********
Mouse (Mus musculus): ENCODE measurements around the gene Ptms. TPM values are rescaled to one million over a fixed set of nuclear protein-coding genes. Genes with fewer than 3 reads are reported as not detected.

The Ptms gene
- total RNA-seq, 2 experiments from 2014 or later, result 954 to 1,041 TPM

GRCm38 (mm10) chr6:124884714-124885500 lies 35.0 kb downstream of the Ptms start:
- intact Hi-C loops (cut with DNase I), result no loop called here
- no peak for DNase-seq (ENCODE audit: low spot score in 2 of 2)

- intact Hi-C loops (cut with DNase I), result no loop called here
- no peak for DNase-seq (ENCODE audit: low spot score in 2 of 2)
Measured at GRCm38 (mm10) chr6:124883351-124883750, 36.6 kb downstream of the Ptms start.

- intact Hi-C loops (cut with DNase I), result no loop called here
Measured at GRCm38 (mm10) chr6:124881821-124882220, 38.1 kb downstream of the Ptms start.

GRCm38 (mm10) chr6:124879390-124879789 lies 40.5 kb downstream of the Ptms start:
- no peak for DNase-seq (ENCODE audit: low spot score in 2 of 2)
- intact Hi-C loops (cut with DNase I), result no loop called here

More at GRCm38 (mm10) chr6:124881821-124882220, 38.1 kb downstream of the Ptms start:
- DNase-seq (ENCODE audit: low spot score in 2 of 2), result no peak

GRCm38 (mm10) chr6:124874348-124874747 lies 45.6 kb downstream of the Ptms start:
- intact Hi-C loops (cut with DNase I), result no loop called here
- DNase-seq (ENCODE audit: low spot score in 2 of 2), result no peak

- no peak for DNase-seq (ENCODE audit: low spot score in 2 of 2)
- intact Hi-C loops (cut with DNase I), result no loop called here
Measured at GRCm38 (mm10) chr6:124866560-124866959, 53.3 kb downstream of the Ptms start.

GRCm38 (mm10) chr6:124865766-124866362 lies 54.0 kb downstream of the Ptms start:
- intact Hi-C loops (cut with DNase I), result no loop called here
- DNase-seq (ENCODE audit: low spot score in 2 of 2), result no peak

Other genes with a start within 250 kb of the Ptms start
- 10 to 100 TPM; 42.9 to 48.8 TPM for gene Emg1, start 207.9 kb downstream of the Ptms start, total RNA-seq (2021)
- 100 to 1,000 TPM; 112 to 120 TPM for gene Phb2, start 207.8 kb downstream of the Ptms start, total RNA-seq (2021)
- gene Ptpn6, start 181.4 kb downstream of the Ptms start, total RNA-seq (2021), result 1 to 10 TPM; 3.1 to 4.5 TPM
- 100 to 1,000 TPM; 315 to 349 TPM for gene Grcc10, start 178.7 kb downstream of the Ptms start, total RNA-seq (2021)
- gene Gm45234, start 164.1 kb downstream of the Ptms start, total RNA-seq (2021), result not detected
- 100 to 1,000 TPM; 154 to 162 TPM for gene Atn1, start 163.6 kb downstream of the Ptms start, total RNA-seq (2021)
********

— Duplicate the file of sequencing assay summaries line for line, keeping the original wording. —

Mouse (Mus musculus): ENCODE measurements around the gene Ptms. TPM values are rescaled to one million over a fixed set of nuclear protein-coding genes. Genes with fewer than 3 reads are reported as not detected.

The Ptms gene
- total RNA-seq, 2 experiments from 2014 or later, result 954 to 1,041 TPM

GRCm38 (mm10) chr6:124884714-124885500 lies 35.0 kb downstream of the Ptms start:
- intact Hi-C loops (cut with DNase I), result no loop called here
- no peak for DNase-seq (ENCODE audit: low spot score in 2 of 2)

- intact Hi-C loops (cut with DNase I), result no loop called here
- no peak for DNase-seq (ENCODE audit: low spot score in 2 of 2)
Measured at GRCm38 (mm10) chr6:124883351-124883750, 36.6 kb downstream of the Ptms start.

- intact Hi-C loops (cut with DNase I), result no loop called here
Measured at GRCm38 (mm10) chr6:124881821-124882220, 38.1 kb downstream of the Ptms start.

GRCm38 (mm10) chr6:124879390-124879789 lies 40.5 kb downstream of the Ptms start:
- no peak for DNase-seq (ENCODE audit: low spot score in 2 of 2)
- intact Hi-C loops (cut with DNase I), result no loop called here

More at GRCm38 (mm10) chr6:124881821-124882220, 38.1 kb downstream of the Ptms start:
- DNase-seq (ENCODE audit: low spot score in 2 of 2), result no peak

GRCm38 (mm10) chr6:124874348-124874747 lies 45.6 kb downstream of the Ptms start:
- intact Hi-C loops (cut with DNase I), result no loop called here
- DNase-seq (ENCODE audit: low spot score in 2 of 2), result no peak

- no peak for DNase-seq (ENCODE audit: low spot score in 2 of 2)
- intact Hi-C loops (cut with DNase I), result no loop called here
Measured at GRCm38 (mm10) chr6:124866560-124866959, 53.3 kb downstream of the Ptms start.

GRCm38 (mm10) chr6:124865766-124866362 lies 54.0 kb downstream of the Ptms start:
- intact Hi-C loops (cut with DNase I), result no loop called here
- DNase-seq (ENCODE audit: low spot score in 2 of 2), result no peak

Other genes with a start within 250 kb of the Ptms start
- 10 to 100 TPM; 42.9 to 48.8 TPM for gene Emg1, start 207.9 kb downstream of the Ptms start, total RNA-seq (2021)
- 100 to 1,000 TPM; 112 to 120 TPM for gene Phb2, start 207.8 kb downstream of the Ptms start, total RNA-seq (2021)
- gene Ptpn6, start 181.4 kb downstream of the Ptms start, total RNA-seq (2021), result 1 to 10 TPM; 3.1 to 4.5 TPM
- 100 to 1,000 TPM; 315 to 349 TPM for gene Grcc10, start 178.7 kb downstream of the Ptms start, total RNA-seq (2021)
- gene Gm45234, start 164.1 kb downstream of the Ptms start, total RNA-seq (2021), result not detected
- 100 to 1,000 TPM; 154 to 162 TPM for gene Atn1, start 163.6 kb downstream of the Ptms start, total RNA-seq (2021)